In following these requirements, the engineers created a centralized heating, ventilation and air-conditioning (HVAC) system that allows for strict control of each individual room.

In designing the system, the engineers' first concern was air intake and outtake. "We had to make sure that the air being drawn into the vivarium was clean and unpolluted," explains Jerry Markham, P.E., project manager with AEI. "Also, with an underground facility, we had to be certain that the exhaust air was not taken back into our facility-or interfere with the surrounding facilities."

After a series of computer simulations, the engineers decided that the air should be expelled through exhaust stacks that went above the line of surrounding buildings. The air intake-despite initial concerns about damaging agents coming from a nearby roadway-is located at ground level near the entrance of the courtyard.

From past designs, the engineers found that mechanical failure, such as the temporary loss of one of the air-handling units, will often decrease HVAC system efficiency. As a result, the engineers provided the system with redundancy by designing each animal room to perform 20 air changes per hour. This assures that even in the event of a mechanical failure, the room will meet NIH standards.

Another requirement, as requested by the researchers, was that each room have the capability to switch from positive to negative airflow and vice versa.

"Positive airflow is a necessity for the mice that need to be kept from any outside-air influences," says Steven Frei, P.E., principal in charge of the project for AEI. "On the other hand, if the mice become sick, a negative airflow ensures that the germs will not spread to the rest of the facility."

In addition to tight control of the HVAC system, the design fully integrated the building-automation functions to include control over lighting levels and an important reporting/recording function. This automatic tracking was specifically requested by the owners as a way of monitoring their research subjects-even when the researchers would not be present. The function also serves as an easy way of recording vital project information needed to validate and present results.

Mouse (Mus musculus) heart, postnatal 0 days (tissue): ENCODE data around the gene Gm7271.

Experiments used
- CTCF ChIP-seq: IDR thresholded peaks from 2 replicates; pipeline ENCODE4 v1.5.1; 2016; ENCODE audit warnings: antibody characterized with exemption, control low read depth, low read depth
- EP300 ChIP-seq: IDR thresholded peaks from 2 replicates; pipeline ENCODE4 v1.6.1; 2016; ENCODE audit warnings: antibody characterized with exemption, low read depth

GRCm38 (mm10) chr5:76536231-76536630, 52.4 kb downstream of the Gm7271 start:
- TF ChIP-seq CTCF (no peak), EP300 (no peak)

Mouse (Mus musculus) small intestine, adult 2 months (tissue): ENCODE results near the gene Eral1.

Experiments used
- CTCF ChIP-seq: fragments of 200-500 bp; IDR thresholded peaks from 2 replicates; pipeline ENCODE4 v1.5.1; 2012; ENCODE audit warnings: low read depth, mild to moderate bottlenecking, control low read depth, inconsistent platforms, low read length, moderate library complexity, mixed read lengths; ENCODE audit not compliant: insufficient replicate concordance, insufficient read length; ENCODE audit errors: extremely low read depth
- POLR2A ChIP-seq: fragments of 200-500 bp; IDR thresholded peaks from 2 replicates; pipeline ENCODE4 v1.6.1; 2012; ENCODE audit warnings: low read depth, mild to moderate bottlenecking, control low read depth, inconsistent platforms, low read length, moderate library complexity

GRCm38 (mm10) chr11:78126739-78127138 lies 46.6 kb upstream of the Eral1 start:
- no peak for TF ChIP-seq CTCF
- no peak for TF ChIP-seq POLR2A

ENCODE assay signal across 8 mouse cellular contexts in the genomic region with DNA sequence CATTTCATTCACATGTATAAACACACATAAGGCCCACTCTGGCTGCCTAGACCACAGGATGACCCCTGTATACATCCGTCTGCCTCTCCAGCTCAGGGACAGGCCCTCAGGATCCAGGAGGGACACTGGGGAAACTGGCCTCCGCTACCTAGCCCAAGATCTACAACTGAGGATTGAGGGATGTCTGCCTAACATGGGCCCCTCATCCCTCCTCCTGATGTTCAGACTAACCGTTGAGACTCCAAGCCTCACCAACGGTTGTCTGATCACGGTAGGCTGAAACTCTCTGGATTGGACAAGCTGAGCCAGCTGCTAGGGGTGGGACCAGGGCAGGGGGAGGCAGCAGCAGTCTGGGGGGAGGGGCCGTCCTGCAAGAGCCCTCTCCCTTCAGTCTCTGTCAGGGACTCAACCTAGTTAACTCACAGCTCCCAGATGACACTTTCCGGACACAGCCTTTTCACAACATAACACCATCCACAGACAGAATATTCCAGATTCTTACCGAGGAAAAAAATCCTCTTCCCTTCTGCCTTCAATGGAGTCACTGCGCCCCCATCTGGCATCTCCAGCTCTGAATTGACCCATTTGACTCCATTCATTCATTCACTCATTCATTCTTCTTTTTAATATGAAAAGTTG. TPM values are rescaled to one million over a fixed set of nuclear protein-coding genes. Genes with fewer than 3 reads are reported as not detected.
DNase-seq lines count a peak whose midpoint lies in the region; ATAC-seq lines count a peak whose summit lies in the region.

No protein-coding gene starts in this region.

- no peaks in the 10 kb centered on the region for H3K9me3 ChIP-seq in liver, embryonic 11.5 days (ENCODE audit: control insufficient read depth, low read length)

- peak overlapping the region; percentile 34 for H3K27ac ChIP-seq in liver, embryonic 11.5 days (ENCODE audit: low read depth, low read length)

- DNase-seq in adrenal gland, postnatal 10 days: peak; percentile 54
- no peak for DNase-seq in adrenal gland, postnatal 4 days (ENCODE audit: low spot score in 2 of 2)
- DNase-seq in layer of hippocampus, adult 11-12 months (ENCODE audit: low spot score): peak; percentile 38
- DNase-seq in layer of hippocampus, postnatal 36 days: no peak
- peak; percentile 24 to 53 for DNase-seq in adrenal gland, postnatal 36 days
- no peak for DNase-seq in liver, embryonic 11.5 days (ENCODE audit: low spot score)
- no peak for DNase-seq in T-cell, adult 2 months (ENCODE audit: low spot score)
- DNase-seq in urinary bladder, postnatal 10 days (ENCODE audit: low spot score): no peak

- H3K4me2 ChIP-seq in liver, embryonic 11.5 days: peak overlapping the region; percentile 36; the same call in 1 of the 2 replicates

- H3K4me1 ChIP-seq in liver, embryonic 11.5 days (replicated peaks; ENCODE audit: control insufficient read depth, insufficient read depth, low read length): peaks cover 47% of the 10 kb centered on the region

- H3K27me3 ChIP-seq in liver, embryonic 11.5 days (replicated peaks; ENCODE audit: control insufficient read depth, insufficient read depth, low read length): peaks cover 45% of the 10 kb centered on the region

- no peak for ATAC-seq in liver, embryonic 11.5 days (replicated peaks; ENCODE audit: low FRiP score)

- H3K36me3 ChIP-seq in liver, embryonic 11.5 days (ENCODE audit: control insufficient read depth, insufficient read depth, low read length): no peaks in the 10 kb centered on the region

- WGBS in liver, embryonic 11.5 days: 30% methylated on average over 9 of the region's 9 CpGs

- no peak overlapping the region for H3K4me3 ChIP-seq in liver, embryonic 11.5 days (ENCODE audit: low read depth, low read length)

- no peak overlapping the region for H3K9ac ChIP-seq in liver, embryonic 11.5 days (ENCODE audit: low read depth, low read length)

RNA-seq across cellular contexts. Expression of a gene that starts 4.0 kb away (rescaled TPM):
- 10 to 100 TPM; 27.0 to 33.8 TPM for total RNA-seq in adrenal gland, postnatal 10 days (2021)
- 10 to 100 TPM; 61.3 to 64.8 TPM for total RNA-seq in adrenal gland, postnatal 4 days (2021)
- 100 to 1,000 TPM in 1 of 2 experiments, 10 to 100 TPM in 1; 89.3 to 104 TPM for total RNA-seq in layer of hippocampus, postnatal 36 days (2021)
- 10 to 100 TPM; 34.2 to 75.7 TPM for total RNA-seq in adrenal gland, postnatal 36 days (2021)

Other areas that required special design considerations included systems for chilled water, steam, electrical redundancy, access control and fire/life safety.

The chilled-water and steam systems were critical to the success of this project, because as the backbone of the HVAC system, a malfunction of these systems could result in loss of research. As a result, in addition to the college's standard chilled-water service, a local energy source was brought in as a backup provider of chilled water.

The electrical system, which was designed by the A/E firm PageSoutherlandPage Architects, Houston, offers redundancy for the life-support systems in the vivarium. An emergency generator is in place that serves all loads-heating, cooling, ventilation and lighting. Another utility service also serves as a backup power supplier. All of this redundancy offers a vast improvement over the former site in terms of protecting the research from possible electrical transmission issues.

Security and access control are major issues at the Center, especially for the research staff and their interests in the integrity of their work. AEI incorporated a card-reader system into the facility-integrated with the college's existing system in the surrounding buildings-that ensures only authorized personnel will be able to gain access to the research rooms. The system also limits staff to only the specific rooms where they are conducting research.

Additionally, the engineers took special care to provide two emergency exits and a sprinkler system for fire- and life-safety concerns.

Robotically challenged

All of these systems offer support not only to the research and medical rooms, but also to a robotic cage-wash room that has the ability to process 4,500 cages a day.